Taku is the sister of a Paris restaurant that has held a Michelin star for its sushi for a decade. The London branch opened in November 2022 and brought with it the head chef from Paris, Takuya Watanabe. He initially trained in Sapporo, worked in a kaiseki restaurant and then moved to France to open Jin in Paris. The menu is omakase (set) only, with a lunch offering at £130 on Wednesday to Fridays but with dinner priced at £280, or £380 for a “prestige” menu with caviar and truffle and additional courses. That is all before drinks (pairings at £220 or £330) and service. Taku was awarded a star in the March 2023 Michelin UK awards. The dozen diners sit long a single wooden counter on curiously vertiginous chairs, with the chefs working in front of the diners.
The wine list had 43 labels and ranged in price from £125 to £5,400, with a median price of £350 and an average markup to retail price of 3.1 times, which these days is not unusual in Mayfair. Sample references were Gitton Frere et Fils Les Herses Silex 2016 at £125 for a bottle that you can find in the high street for £24, Follin Arbelet Aloxe-Corton Clos du Chapitre 2013 at £150 compared to its retail price of £54, and Kirchenstuck GG Spatburgunder Battenfeld-Spanier 2020 at £160 for a wine that will set you back £54 in the high street. For those with the means there was Henri Boillot Clos Vougeots 2017 at £600 compared to its retail price of £198, and Coche Dury Meursault 2020 at £1,500 for a wine whose current market value is £1,247. The cheapest white wine at £125 and the median price of £335 give a fairly clear idea of who this wine list is aimed at. There was also an extensive sake selection, ranging in price for £120 to £2,180. For example, there was Asahi Shuzo Dassai Beyond Junmai Daiginjo at £880 compared to its retail price of £443.
Our meal began with Cornish sea bream sashimi with a little blob of wasabi, this being from a freshly grated wasabi root imported from Japan. Bream can often be rather chewy but the specimen here was tender. Even silkier was akami tuna sashimi, in this case bluefin from the east coast of Spain, that had been aged for ten days and marinated with ginger and soy. This was followed by char-grilled Cornish sea bass that had been marinated in white koji (a paste made from cooked rice that is inoculated with Aspergillus oryzae mold and then dried). The sea bass was served on rice and topped with trout roe. The sea bass was carefully cooked and was accurately seasoned, the trout roe a pleasing contrast to the fish. Then there was a prettily presented dish of lobster claw with green asparagus served with a sauce of egg yolk and white wine vinegar, effectively a Hollandaise without the butter. The steamed lobster was tender, the seasonal asparagus quite good and the sauce a pleasant way to enhance the flavour of the shellfish, the vinegar in the sauce balancing the natural sweetness of the lobster.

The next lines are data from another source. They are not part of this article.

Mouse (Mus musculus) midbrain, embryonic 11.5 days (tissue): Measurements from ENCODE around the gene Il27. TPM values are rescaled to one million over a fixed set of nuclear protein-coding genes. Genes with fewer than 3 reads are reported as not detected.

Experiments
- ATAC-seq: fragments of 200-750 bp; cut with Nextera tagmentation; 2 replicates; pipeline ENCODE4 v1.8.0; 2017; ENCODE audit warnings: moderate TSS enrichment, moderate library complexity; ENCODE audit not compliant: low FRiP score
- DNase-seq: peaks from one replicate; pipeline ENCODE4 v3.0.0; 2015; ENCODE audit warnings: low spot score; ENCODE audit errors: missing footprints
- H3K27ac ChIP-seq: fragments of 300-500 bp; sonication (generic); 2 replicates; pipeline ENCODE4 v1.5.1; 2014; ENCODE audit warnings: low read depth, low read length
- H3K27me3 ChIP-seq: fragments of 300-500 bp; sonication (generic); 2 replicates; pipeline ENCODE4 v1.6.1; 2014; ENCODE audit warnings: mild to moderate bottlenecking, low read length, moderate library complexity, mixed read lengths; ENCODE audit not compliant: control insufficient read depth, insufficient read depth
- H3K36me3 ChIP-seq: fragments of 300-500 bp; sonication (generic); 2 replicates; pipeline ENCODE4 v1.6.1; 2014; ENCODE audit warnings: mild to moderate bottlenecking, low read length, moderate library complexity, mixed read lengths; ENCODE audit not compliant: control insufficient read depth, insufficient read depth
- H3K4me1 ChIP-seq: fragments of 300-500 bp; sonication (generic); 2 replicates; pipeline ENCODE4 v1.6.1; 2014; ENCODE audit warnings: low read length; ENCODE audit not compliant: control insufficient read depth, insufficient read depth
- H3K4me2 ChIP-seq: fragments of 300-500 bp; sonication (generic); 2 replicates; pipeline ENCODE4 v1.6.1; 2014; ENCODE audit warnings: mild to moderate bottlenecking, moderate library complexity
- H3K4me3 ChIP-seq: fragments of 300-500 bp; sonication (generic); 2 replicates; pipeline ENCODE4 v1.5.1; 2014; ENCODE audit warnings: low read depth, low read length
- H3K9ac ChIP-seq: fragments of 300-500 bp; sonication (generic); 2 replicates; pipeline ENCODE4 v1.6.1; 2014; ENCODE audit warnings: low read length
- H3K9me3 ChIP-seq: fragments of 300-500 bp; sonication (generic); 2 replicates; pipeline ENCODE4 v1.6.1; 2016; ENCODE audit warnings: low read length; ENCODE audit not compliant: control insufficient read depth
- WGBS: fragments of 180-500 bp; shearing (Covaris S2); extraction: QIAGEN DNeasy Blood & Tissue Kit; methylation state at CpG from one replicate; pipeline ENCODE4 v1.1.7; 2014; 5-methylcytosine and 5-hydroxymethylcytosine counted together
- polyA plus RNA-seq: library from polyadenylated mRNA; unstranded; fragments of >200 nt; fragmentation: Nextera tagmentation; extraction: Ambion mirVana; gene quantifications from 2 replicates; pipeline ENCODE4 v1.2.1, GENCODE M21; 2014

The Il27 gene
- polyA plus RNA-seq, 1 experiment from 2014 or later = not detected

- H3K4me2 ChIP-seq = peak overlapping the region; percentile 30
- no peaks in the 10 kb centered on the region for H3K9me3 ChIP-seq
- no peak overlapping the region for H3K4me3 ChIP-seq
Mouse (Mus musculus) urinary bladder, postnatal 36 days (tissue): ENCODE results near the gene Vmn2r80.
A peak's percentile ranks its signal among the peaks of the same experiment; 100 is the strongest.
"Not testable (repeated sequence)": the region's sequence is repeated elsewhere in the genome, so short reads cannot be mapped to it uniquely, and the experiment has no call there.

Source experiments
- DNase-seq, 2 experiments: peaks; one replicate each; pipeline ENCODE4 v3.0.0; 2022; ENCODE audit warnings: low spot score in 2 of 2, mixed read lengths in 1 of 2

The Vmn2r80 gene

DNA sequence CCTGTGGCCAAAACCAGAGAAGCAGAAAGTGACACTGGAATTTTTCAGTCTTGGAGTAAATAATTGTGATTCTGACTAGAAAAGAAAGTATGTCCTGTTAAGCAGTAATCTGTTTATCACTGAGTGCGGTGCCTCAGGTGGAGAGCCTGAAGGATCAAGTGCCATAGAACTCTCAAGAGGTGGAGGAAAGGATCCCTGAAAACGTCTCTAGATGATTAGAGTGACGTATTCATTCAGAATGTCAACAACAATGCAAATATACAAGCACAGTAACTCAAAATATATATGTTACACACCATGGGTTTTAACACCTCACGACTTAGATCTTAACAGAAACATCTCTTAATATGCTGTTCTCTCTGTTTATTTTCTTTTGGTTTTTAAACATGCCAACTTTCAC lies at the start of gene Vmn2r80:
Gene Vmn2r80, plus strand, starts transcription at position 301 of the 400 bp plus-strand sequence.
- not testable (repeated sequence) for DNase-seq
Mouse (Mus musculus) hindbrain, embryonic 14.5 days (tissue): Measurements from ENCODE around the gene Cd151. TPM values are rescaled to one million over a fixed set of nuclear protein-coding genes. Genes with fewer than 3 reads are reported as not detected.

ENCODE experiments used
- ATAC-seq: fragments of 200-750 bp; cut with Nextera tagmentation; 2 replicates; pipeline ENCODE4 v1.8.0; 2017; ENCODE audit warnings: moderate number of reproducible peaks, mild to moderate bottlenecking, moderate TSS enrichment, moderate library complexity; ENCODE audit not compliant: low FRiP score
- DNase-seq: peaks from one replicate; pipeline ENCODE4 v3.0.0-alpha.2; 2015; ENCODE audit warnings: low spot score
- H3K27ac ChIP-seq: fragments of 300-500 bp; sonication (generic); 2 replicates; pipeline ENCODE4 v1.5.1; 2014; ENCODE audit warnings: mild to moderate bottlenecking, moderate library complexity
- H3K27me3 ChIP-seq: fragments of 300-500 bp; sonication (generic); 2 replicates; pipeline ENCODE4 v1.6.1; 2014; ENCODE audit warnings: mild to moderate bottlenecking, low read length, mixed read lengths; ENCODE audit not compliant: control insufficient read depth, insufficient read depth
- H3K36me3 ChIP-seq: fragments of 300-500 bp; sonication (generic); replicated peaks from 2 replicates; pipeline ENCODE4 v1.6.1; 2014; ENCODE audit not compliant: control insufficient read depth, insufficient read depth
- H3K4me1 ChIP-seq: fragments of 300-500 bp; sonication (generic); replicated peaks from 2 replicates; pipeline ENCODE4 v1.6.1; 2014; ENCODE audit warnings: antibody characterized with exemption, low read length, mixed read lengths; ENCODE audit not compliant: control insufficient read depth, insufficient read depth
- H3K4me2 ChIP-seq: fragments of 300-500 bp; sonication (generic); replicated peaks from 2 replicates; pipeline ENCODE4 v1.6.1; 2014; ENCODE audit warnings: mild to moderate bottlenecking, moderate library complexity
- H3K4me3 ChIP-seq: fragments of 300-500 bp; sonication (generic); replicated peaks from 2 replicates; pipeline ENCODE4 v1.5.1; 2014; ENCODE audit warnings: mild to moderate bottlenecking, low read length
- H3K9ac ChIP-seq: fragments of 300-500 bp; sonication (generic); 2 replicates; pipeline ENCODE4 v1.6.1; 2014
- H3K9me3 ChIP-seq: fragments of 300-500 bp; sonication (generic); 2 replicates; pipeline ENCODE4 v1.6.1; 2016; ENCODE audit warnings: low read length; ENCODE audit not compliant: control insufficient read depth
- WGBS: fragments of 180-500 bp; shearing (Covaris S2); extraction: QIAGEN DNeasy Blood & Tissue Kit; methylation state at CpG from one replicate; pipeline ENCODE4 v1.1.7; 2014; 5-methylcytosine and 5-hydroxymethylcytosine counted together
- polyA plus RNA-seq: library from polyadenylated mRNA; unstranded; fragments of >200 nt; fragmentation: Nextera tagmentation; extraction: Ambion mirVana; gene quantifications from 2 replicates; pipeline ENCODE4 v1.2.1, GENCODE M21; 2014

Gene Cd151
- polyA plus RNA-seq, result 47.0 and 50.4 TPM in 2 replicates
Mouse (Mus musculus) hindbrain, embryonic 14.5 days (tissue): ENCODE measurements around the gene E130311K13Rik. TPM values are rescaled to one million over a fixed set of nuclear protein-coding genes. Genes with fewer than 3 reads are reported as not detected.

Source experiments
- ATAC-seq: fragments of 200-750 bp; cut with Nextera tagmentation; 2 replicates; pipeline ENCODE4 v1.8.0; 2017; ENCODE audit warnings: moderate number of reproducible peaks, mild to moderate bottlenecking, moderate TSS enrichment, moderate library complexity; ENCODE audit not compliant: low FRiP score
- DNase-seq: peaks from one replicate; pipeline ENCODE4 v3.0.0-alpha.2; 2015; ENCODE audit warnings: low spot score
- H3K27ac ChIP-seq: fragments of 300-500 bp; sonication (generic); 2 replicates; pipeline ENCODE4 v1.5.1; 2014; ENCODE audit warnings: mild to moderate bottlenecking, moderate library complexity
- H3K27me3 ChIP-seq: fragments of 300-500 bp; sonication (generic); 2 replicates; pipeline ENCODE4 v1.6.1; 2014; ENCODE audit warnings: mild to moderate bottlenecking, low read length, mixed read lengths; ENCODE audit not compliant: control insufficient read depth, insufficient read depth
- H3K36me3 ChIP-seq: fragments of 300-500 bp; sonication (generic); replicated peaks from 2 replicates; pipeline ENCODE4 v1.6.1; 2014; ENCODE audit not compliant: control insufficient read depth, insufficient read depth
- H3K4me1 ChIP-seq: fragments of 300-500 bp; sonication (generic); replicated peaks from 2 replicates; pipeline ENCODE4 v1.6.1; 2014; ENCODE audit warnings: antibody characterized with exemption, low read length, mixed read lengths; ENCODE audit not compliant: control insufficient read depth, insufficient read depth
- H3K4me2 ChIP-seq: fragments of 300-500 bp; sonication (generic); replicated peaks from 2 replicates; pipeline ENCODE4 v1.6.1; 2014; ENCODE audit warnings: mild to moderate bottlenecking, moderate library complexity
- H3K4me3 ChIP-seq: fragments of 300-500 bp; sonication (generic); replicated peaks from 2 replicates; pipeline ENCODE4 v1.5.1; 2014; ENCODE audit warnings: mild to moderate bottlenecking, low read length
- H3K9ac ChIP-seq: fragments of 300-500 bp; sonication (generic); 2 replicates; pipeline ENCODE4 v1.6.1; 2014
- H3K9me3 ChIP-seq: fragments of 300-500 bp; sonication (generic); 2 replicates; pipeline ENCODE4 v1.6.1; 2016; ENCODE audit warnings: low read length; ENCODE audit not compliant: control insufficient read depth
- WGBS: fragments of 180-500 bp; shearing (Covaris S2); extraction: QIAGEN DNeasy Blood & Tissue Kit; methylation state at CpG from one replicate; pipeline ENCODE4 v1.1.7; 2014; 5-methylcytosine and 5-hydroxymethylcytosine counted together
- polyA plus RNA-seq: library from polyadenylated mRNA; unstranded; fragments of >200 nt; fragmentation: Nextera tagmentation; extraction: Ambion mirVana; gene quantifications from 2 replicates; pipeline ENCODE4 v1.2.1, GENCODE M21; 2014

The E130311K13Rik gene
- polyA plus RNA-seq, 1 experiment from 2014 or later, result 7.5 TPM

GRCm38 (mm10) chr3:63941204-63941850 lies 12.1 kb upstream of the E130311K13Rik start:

Now the sushi sequence began. The sushi rice was actually from Spain, lightly vinegared and served at the correct body temperature. I am frequently amazed at expensive sushi restaurants in London serving their rice fridge cold, an almost unthinkable error in even the most basic sushi bar in Japan. The sushi sequence was also accompanied by some excellent pickled ginger that had a pleasing sharpness and is an ideal palate cleanser between sushi courses. Cuttlefish from Cornwall was the first of the sushi sequence and quite tender, followed by pleasingly sweet Orkney scallop. An intermediate dish of cooked turbot with noodles and an umami-rich broth made from turbot bones was next, the turbot having good flavour, the noodles delicate and the broth rich and warming. This was followed by sushi of tender hamachi (yellowtail) and then more of the silky akami tuna. The fatty belly tuna (otoro) was the next sushi, then a mackerel roll featuring very delicate leaves of nori seaweed roll. Hampshire trout sushi was the final fish of the sequence, and this seemed a slightly odd one to end on, as farmed trout is hardly the most thrilling of fish. I actually ordered an extra akami tuna to end on so as to have this lovely flavour as my last sushi bite memory. A quite rich lobster miso soup was then served, followed by dessert.
The dessert components were a little lemon tart crumble topped with lemon and cardamom mousse. This was excellent, refreshing and with a pleasing texture contrast between the crumble and the mousse. Also good was strawberry mochi (rice cake) with red bean paste, using new season French strawberries. Finally a little pecan cake, rather like a financier, completed the meal. This had lovely texture and plenty of nutty flavour.
Service was excellent, the staff friendly and patient and happy to answer any questions about the food. The bill came to £161 per head for the lunch menu option plus water to drink and service at 15%. If you drank wine then a more typical cost per person might be £200 or so, and of course it would be a lot more expensive if you opted for either of the longer and pricier menus. Given that the pricier menus buy you mostly extra starter dishes and perhaps an extra sushi bite or two with caviar, the cheapest lunch menu feels like relatively good value, as it is barely a third the price of the top menu yet gives you a fairly large subset of prestige menu. Even at lunch, this is hardly a cheap meal, but then if you came to Mayfair to dine at a starred sushi restaurant expecting a bargain lunch then you are probably used to disappointment in your life. I was impressed by Taku, with its carefully made sushi and thoughtful starter dishes. This is definitely some of the best sushi to be found in the capital.